On a rainy Sunday afternoon, a Love & Action ministry team stops by Mary’s hospital room. Bright crayon artwork drawn by the young woman’s oldest child adorns the walls, but her face is drawn with pain. She swims in and out of consciousness as the four-member team stands by her bed and prays. Sweat dampens her thinning black hair. Dark facial blotches and fibrous purple sores in the comers of her mouth leave no doubt: At age 34, Mary is dying of AIDS.

Team leader Jeff Collins places his hand on Mary’s forehead and hoarsely whispers, “Jesus loves you, Maryvery, very much.” Though the pain, medication, and fibers growing in her mouth leave her barely able to speak, she echoes, “He loves me.”

Leaving Mary, Jeff and the team head to the pediatrics ward for a visit with Robbie, Mary’s 18-month-old son. At first cranky from being wakened from his afternoon nap, Robbie is soon playing with his visitors and, like any toddler, showing off budding walking skills. Robbie’s brightly colored backpack, however, is not a toy, but a lifeline, pumping the anti-AIDS drug AZT into his tiny body. As an intravenous drug user, Mary unknowingly infected both her husband and her unborn child. Doctors predict that Robbie will be dead within a year.

Jeff Collins, director of the Annapolis, Maryland-based ministry Love & Action, has become part pastor, part crusader, part weeping prophet when it comes to AIDS. A former parish minister, Collins coordinates the work of 150 volunteers in the Washington, D.C., and Baltimore areas. Their teams visit not only Mary and Robbie but hundreds of other AIDS patients in some 15 hospitals and clinics.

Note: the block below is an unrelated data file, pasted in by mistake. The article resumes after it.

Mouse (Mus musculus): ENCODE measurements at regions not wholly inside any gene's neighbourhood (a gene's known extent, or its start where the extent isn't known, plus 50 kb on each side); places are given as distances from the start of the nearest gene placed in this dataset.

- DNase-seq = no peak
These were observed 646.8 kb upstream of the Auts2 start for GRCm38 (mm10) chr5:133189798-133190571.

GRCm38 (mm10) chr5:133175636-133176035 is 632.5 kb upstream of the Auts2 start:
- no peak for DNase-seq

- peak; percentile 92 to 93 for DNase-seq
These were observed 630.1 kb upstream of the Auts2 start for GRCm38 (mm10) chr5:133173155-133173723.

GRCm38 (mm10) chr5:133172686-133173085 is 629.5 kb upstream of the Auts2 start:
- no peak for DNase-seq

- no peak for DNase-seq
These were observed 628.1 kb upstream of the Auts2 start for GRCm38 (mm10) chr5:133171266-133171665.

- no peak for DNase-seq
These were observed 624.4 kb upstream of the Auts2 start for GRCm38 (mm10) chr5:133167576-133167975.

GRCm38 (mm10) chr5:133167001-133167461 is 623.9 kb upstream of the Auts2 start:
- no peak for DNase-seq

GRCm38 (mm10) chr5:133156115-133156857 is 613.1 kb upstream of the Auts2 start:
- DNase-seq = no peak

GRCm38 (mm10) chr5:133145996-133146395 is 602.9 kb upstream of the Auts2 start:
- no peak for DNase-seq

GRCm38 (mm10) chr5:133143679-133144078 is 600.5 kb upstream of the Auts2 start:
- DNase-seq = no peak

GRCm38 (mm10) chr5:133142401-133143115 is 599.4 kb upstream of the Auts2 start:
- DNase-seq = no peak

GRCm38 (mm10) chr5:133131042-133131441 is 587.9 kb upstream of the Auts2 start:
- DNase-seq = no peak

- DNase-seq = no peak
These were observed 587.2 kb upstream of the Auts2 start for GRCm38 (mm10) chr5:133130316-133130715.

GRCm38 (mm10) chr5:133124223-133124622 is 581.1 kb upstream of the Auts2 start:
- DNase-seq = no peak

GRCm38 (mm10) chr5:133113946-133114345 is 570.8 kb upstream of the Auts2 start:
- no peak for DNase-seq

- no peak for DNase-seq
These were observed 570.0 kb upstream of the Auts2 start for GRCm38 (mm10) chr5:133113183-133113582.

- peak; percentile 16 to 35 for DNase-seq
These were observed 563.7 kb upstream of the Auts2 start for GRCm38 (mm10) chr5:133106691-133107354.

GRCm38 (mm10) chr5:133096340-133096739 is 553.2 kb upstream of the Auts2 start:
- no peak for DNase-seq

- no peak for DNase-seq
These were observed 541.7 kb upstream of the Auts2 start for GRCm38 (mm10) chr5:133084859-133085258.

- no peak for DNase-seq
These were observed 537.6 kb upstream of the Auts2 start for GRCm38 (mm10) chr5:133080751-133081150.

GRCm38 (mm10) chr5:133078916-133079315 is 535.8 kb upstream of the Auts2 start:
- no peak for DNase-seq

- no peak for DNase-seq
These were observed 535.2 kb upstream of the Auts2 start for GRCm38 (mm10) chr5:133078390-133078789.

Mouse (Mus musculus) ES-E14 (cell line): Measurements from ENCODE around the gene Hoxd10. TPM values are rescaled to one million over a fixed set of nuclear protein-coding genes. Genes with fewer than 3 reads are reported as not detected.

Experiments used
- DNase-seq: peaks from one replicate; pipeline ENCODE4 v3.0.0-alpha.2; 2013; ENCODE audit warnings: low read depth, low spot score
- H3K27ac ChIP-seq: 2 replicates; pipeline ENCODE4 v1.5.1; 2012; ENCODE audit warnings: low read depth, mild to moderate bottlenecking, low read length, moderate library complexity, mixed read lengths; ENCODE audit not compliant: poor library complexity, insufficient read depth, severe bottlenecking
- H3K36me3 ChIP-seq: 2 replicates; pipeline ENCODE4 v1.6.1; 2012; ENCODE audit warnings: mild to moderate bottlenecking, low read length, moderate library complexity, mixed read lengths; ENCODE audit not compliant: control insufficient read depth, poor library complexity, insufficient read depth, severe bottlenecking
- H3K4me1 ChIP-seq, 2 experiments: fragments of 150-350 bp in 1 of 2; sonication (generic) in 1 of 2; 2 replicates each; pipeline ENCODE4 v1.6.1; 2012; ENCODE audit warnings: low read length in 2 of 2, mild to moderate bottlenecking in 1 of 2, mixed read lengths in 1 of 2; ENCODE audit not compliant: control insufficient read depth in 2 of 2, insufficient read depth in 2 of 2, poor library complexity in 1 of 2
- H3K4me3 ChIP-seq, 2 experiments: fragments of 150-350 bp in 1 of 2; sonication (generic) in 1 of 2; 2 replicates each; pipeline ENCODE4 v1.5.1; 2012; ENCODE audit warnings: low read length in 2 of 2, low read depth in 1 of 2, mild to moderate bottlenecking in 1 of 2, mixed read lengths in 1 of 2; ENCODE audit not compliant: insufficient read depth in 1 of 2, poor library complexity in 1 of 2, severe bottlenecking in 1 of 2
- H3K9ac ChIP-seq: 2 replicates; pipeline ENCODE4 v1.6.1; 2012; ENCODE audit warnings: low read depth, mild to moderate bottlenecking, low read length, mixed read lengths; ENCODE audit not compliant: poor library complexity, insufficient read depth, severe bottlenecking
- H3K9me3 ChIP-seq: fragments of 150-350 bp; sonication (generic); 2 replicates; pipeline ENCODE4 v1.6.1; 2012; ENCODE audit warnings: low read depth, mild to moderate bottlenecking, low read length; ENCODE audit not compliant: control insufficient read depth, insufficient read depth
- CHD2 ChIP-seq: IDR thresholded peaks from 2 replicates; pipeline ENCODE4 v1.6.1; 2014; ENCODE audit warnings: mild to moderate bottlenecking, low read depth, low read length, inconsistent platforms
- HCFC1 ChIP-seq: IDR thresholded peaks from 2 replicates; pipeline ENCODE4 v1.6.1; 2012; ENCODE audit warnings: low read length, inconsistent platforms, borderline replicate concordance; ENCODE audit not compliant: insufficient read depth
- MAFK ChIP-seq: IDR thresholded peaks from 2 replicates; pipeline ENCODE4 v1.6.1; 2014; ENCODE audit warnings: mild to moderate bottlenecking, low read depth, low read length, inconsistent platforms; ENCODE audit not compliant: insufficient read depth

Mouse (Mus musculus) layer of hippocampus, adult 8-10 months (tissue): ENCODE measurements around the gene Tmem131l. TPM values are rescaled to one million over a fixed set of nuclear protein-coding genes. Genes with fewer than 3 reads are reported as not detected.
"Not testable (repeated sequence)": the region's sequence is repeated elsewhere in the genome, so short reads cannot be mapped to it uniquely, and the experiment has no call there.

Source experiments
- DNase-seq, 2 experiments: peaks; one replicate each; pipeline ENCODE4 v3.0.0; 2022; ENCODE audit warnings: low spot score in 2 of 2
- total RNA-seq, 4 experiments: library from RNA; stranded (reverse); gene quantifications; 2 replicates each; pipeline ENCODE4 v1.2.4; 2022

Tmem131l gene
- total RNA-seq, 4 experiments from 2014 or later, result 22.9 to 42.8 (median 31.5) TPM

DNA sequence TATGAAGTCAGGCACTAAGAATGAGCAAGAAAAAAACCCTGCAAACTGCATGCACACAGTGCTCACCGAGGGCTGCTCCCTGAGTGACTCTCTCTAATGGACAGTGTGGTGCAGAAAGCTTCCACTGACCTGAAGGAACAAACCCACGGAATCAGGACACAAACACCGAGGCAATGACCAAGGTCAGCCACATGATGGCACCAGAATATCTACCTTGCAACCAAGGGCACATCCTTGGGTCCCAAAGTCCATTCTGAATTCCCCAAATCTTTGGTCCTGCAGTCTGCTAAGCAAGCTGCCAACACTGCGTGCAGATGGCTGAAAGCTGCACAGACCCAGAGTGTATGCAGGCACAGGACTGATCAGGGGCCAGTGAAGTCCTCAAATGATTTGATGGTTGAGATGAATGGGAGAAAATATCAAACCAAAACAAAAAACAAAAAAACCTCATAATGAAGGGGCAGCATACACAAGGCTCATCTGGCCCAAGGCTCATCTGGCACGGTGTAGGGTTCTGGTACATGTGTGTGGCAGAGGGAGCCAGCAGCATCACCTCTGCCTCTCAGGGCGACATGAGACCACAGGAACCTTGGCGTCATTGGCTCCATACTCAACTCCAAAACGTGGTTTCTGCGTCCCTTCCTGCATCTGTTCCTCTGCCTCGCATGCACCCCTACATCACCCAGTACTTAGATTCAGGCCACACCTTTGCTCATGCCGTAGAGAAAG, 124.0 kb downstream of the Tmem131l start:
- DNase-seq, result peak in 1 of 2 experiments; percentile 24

Sitting in a dark corner of a shabby hospital chapel where Love & Action volunteers have just concluded a prayer session with another patient, Collins says he sees much of himself in the patients. “They are afraid to talk. Their image of God is what they receive from the church as a whole, and so often, because the church has rejected them for being homosexuals or drug users or prostitutes, they think God hates them too.”

Collins knows such fear and rejection firsthand, and whether in a private conversation in a hospital chapel or in lectures to church leaders, he speaks openly about the path that led him to AIDS ministry.

The Hated Thing Transformed

Collins attended a fundamentalist high school and college, earned top honors at both, and was deeply involved in ministry. But he continued to be plagued by homosexual desires. While doing graduate studies, Collins became homosexually active.

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“During the next six-and-a-half years,” he recalls, “even though I finished seminary and became associate pastor of a church, nobody ever knew that three or four nights a week I was hanging out at a gay bar and living a double life.”

Finally, at a church revival, Collins cried out to God for help and forgiveness. He left his church job, received professional counseling, and went back to seminary. Collins married, had a daughter, and moved to Washington, D.C., where he headed up a Christian human-rights organization, lobbying on behalf of persecuted believers and organizing congressional fact-finding tours around the world.

But then Collins was plunged into another mental hell as news reports about AIDS began to proliferate. Realizing that his former behavior put him and his family at risk, Collins struggled with fear for two years, secretly sure he had the disease.

Even though he tested negative, Collins’s life was in disarray. He left his job, and eventually he sought psychiatric help. “I felt someone like me could never again serve the Lord. I cried out for God to help me, but I couldn’t forget the past,” he remembers.

Collins spent three weeks at a Christian hospital in a California desert receiving counseling, and praying, singing hymns, reading the Bible. “Finally, the Lord came to me, and in a real and beautiful way—just as if he were sitting here right next to me—said, ‘Jeff, go back to your family and friends and tell them the great things I’ve done for you. And the thing that you’ve hated most about yourself, the thing that you’ve run from for 18 years, the thing that you never wanted anyone else to know about, is going to be the thing that I will use to glorify myself so that other people will reach out and get help.’ ”